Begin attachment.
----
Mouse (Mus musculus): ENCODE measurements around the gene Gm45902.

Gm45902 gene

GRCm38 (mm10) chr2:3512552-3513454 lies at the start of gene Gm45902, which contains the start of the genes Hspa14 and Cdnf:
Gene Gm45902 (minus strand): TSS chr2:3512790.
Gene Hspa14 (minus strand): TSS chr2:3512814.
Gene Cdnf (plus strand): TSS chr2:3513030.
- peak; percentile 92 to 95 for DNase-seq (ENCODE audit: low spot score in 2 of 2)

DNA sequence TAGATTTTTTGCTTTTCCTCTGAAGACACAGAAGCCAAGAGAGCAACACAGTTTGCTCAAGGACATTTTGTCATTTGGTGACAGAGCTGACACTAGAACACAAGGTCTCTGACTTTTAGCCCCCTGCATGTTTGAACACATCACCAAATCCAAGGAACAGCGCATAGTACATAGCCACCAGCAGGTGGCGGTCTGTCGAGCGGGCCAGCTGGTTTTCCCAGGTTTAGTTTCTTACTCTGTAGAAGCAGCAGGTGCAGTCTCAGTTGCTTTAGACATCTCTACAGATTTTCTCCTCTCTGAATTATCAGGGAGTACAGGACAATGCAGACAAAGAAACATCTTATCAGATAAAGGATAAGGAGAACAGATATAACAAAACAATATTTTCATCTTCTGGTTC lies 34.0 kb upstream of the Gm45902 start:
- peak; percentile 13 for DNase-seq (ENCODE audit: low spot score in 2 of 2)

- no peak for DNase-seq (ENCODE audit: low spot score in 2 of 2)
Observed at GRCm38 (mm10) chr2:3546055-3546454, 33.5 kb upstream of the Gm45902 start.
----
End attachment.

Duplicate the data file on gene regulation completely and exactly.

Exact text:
Mouse (Mus musculus): ENCODE measurements around the gene Gm45902.

Gm45902 gene

GRCm38 (mm10) chr2:3512552-3513454 lies at the start of gene Gm45902, which contains the start of the genes Hspa14 and Cdnf:
Gene Gm45902 (minus strand): TSS chr2:3512790.
Gene Hspa14 (minus strand): TSS chr2:3512814.
Gene Cdnf (plus strand): TSS chr2:3513030.
- peak; percentile 92 to 95 for DNase-seq (ENCODE audit: low spot score in 2 of 2)

DNA sequence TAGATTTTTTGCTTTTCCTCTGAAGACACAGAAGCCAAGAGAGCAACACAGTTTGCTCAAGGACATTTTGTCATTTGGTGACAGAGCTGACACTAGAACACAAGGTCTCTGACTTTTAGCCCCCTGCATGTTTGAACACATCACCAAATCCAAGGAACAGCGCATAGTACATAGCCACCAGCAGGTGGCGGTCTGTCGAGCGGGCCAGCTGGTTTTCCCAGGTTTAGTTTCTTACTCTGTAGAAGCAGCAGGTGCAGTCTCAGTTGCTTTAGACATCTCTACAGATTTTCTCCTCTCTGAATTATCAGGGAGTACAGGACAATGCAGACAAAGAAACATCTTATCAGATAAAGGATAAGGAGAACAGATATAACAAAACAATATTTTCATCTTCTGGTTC lies 34.0 kb upstream of the Gm45902 start:
- peak; percentile 13 for DNase-seq (ENCODE audit: low spot score in 2 of 2)

- no peak for DNase-seq (ENCODE audit: low spot score in 2 of 2)
Observed at GRCm38 (mm10) chr2:3546055-3546454, 33.5 kb upstream of the Gm45902 start.